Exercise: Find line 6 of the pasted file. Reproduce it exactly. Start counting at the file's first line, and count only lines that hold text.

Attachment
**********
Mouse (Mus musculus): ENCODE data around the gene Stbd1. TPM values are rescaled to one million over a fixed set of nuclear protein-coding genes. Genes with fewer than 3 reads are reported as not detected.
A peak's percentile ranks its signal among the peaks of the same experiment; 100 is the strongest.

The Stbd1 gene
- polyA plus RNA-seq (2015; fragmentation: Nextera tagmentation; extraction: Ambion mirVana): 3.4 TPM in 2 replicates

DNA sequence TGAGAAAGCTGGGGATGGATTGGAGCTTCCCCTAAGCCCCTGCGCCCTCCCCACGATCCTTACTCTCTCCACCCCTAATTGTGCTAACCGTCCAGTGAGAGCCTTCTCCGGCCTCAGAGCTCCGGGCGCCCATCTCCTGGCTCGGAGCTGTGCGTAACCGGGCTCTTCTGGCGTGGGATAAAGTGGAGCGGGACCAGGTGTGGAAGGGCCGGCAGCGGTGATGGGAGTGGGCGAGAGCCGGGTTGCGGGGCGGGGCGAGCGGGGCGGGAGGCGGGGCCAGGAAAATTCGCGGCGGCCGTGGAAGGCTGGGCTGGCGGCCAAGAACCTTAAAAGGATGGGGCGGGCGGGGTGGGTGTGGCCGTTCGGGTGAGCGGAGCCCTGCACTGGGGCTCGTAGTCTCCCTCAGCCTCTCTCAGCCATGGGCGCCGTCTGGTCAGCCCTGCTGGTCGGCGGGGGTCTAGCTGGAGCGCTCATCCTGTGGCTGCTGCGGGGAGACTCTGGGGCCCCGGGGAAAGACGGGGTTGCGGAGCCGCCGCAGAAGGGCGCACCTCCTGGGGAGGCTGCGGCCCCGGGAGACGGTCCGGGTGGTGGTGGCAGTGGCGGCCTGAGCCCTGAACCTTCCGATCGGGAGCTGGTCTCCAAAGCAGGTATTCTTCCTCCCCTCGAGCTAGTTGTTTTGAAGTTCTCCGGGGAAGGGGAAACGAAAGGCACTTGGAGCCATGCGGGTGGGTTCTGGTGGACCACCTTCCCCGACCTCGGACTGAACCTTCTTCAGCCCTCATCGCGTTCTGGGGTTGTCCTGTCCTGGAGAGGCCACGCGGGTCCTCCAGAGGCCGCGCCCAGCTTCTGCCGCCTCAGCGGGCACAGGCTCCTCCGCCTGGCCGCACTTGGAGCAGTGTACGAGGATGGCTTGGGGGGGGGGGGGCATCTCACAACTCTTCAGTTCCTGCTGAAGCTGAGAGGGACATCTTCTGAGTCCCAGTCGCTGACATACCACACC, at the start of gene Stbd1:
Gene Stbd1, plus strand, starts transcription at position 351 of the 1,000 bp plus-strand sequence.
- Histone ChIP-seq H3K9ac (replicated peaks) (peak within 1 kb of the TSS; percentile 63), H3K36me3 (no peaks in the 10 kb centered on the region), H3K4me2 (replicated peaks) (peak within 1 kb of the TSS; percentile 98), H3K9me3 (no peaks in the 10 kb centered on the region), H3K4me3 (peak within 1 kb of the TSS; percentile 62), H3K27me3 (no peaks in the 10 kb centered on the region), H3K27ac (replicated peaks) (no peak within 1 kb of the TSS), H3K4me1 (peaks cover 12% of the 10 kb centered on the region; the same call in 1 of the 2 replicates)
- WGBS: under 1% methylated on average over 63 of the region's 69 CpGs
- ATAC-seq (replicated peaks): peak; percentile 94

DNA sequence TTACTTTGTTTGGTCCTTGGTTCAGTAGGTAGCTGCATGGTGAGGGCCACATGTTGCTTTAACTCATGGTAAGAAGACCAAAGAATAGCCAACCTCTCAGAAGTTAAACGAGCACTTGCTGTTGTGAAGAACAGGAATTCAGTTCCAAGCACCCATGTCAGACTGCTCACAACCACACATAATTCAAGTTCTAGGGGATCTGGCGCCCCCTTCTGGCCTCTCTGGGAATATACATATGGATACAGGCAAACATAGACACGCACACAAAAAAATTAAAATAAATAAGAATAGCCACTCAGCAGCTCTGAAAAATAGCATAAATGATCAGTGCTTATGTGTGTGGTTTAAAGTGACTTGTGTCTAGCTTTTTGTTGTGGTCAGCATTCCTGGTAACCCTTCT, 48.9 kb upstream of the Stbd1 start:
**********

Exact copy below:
Gene Stbd1, plus strand, starts transcription at position 351 of the 1,000 bp plus-strand sequence.